Many animals are now nocturnal as a way to avoid interacting with humans, according to a recent study published in the journal Science. Humans constantly displace wildlife. However, as cities and towns continue to expand there are fewer places for animals to hide. As a result, many have switched their schedules from during the day to at night.
This finding comes from researchers at the University of California, Berkeley, who examined 72 studies from across the world and found that humans disrupt many animals’ daily routines. As such species commonly feed or roam when they feel safe, that shift caused them to only go out during dark. In fact, the mammals looked at in the new study were roughly 1.36 times more likely to be nocturnal around people than they were in natural environments.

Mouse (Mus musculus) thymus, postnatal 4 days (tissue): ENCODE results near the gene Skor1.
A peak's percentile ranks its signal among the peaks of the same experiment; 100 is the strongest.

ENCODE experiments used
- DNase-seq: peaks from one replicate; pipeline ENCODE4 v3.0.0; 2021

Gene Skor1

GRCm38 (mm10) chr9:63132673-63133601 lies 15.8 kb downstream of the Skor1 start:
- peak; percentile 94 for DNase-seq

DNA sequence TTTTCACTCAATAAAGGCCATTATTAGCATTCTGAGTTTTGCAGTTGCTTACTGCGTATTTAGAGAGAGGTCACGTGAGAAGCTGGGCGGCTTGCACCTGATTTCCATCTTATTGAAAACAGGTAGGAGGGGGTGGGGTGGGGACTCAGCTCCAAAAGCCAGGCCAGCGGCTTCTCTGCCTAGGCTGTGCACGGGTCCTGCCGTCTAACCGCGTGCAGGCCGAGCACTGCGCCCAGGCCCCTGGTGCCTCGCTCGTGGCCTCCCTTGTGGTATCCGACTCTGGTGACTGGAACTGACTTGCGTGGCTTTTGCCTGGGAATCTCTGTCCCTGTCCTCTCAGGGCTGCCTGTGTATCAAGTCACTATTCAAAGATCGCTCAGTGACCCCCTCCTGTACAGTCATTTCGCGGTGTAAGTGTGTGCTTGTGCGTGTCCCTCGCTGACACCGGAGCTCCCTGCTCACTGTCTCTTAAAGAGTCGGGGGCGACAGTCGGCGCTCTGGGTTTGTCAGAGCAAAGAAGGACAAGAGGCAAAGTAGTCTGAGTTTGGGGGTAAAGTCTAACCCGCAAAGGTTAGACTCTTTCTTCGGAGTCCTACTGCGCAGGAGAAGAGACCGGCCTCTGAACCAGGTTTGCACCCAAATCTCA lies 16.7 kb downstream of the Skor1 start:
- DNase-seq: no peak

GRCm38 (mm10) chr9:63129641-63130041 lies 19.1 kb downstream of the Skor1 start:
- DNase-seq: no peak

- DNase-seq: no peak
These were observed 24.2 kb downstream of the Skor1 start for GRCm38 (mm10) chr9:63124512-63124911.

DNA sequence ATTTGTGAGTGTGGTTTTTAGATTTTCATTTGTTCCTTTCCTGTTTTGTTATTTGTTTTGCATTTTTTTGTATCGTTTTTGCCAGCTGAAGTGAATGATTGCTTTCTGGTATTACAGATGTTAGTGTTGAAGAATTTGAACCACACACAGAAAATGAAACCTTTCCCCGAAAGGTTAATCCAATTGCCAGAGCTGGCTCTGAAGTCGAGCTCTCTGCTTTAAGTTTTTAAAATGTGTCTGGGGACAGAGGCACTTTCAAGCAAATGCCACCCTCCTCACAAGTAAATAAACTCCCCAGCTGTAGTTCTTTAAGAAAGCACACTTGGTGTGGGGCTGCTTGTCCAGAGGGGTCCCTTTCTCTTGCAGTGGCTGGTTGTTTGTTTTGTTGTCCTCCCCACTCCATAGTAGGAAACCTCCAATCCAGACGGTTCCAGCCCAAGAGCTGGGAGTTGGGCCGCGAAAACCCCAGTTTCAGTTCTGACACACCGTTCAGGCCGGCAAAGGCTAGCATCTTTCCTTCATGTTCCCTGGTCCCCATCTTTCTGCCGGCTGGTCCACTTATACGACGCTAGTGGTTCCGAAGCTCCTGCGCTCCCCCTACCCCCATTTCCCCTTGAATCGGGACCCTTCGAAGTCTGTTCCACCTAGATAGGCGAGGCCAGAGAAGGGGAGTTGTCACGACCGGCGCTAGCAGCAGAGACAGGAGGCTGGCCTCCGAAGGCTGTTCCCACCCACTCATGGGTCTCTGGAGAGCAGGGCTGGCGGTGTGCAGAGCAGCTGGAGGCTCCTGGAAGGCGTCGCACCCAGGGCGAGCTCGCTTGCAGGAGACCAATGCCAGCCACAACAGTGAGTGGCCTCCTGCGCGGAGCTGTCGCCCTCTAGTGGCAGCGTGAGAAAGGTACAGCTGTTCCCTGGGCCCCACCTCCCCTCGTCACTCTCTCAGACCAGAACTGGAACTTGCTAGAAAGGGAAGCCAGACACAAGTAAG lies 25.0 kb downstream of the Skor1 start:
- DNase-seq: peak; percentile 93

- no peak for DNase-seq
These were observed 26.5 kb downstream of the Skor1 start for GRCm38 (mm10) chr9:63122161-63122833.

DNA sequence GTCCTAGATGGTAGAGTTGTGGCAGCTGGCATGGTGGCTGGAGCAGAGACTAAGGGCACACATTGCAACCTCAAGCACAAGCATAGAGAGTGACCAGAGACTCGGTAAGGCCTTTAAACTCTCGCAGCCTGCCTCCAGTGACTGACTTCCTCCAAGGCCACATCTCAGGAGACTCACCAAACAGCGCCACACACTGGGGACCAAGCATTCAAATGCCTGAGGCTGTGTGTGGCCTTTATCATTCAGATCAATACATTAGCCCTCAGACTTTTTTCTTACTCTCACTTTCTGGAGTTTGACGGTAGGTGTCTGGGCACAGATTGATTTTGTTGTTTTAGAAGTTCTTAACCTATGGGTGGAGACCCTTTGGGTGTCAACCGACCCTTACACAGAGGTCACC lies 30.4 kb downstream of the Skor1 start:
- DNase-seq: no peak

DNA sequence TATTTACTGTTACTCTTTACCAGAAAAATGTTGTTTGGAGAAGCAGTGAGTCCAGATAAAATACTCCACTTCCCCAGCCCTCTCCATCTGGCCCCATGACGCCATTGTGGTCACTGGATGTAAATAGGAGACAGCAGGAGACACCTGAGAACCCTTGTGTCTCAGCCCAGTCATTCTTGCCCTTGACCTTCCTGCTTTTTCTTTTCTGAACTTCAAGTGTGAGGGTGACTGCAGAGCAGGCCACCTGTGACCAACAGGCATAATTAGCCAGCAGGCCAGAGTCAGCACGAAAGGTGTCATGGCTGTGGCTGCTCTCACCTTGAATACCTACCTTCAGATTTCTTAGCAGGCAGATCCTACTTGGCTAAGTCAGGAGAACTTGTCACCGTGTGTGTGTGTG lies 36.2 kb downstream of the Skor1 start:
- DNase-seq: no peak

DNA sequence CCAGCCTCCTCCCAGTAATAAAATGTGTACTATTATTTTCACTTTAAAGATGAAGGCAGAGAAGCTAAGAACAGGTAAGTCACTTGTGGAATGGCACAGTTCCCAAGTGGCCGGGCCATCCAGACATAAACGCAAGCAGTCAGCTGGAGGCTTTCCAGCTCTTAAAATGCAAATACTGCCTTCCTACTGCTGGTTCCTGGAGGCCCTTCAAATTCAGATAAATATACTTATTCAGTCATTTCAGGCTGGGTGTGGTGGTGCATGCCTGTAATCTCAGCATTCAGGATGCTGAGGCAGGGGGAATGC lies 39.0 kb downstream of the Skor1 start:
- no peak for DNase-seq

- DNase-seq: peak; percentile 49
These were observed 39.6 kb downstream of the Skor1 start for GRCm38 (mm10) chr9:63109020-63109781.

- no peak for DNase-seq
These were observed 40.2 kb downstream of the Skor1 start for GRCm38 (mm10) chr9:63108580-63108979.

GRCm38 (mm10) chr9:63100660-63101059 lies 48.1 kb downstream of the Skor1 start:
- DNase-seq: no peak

“An animal that would typically split its activity equally between day and night, increased its night time activity to 68 percent of its total activity,” said lead author Kaitlyn Gaynor, a PhD student at the University of California, Berkeley, according to ABC.net. “This was a pretty striking change particularly as it was so consistent across the planet.”
The research showed that the shift towards a nocturnal lifestyle occurred no matter how harmless human encroachment was. That is concerning because it means that human presence — including mostly harmless acts like hiking — matters just as much as urban development.
Such information is important because, through more research needs to be conducted on the overall ideas behind the study, the findings could shed light on how to better preserve both communities and native biodiversity.
“We hope our findings will open up new avenues for wildlife research in human-dominated landscapes. We still have a lot to learn about the implications of altered activity patterns for the management of wildlife populations, interactions between species, and even human-induced evolution,” said Gaynor, in a statement.